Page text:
|When the Captain America solo strip kicked off in Tales of Suspense 59, the artwork by Kirby was outstanding, but the story felt very thin on the ground. Some gangsters invade the Avengers mansion and have a big fight with Cap. That's it.|
|In Tales of Suspense 60, the Captain America strip was more of an incident than a story. A group of thugs sent by Baron Zemo takes the place of Cap's sparring partners during a public demonstration and get their asses kicked. That's it.|
|Even though the Captain America section of Suspense 61 featured a change of locale - Vietnam, in this case - it was still just an incident, where Cap shows up, kicks some commie butt and departs.|
|As soon as I saw this comic advertised in the Marvel house ads, I just knew I had to track it down. Captain America. Bucky. Fighting alongside Sgt Fury. In World War II. How could it not be brilliant?|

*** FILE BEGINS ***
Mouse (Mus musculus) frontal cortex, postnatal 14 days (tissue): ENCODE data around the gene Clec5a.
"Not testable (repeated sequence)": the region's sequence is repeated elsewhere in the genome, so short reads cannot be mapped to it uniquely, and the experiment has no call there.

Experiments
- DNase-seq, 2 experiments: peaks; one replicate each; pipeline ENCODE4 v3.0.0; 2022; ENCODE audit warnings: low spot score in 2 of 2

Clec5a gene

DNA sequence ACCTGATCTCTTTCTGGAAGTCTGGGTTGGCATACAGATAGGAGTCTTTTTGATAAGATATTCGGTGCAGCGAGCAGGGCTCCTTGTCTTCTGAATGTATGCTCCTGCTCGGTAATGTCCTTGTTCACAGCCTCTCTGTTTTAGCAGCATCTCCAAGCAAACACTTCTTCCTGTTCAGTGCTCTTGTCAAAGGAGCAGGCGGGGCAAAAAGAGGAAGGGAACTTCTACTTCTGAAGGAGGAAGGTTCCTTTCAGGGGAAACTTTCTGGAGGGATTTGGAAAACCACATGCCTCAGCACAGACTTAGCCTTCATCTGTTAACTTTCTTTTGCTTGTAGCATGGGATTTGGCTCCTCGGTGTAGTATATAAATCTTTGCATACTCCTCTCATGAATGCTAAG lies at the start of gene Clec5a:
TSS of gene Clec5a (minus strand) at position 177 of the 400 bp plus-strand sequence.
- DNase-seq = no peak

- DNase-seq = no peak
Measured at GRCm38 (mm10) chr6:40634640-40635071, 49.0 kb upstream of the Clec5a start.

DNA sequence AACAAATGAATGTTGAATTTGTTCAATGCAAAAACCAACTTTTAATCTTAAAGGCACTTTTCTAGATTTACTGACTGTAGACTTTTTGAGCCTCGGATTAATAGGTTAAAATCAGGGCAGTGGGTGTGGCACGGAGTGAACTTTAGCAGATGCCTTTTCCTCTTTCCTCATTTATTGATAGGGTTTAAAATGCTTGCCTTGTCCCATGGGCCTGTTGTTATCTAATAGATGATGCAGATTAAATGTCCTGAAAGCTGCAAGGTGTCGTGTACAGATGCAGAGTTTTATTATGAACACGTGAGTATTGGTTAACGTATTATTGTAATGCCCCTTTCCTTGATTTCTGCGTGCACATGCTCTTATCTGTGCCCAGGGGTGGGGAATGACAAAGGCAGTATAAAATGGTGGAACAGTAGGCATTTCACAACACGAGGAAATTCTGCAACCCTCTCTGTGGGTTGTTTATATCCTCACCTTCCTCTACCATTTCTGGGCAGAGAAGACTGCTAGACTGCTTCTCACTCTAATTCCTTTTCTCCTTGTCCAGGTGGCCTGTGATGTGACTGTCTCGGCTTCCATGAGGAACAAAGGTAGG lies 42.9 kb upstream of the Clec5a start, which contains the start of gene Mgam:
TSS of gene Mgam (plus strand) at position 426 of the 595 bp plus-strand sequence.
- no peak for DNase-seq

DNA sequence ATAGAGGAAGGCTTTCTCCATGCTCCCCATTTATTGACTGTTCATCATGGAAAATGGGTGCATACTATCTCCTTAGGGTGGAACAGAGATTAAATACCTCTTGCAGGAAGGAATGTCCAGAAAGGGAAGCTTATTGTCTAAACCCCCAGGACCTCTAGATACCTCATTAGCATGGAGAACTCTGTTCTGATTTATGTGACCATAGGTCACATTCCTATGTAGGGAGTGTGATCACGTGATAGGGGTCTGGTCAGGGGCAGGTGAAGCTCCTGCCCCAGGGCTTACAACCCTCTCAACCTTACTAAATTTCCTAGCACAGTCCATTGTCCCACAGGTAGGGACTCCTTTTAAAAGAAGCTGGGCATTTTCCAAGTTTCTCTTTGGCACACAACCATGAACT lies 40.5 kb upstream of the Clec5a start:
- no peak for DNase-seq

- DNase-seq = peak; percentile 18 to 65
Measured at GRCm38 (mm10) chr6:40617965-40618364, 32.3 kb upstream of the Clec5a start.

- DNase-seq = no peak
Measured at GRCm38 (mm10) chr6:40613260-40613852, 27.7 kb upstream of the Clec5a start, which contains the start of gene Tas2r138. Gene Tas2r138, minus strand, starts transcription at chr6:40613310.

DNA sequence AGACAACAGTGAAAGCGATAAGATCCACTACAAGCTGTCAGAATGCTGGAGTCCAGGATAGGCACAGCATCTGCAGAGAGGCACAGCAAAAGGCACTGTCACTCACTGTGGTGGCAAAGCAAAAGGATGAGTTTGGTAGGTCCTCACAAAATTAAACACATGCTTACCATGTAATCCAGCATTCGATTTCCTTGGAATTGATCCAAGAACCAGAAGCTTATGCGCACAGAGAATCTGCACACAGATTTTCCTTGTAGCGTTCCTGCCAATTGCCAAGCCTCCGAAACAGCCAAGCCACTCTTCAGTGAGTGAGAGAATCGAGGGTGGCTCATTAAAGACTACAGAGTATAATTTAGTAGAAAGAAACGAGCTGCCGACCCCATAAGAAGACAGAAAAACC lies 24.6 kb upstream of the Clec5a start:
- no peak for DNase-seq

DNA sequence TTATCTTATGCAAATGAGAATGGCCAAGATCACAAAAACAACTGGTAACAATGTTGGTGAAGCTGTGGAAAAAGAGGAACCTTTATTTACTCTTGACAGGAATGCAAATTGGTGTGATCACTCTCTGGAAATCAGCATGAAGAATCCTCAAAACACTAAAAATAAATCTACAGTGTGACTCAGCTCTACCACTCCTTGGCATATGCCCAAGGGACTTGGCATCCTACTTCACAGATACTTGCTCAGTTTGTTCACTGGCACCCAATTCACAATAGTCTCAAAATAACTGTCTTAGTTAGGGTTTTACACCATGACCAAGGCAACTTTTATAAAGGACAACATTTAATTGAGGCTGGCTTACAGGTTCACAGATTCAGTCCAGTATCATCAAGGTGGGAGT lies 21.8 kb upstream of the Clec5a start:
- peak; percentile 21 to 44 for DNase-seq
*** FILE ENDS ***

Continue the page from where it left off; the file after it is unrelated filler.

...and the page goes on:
Sgt Fury 13 certainly felt a lot more substantial than the 10-pagers that were running in Suspense at the same time. With a whopping 23 pages to play with here Lee and Kirby were able to craft a much more satisfying tale, despite Cap having to share the stage with Fury and his Howling Wotsits.
|Kirby's art is superb here. The big frame with Captain America being held by the convicts at the top of a page 4 perfectly captures the controlled power of Cap ... only Kirby could have pulled this off so effectively.|
Looking back on it now, this seems about the lamest tale of the bunch so far. It's like neither Stan nor Jack actually knew what to do with the character. But then Stan must have realised that too, because at the very tail end of the letters page, we're told that Captain America strip is taking a new direction ... "It's gonna be a new type of tale, the first of a new series". It was, as well.
|The origin of Captain America has been retrofitted a few times in the years since 1965, but this version is the most straightforward telling of the tale, if a little wordy, and as a bonus, we get the origin of Bucky, as well.|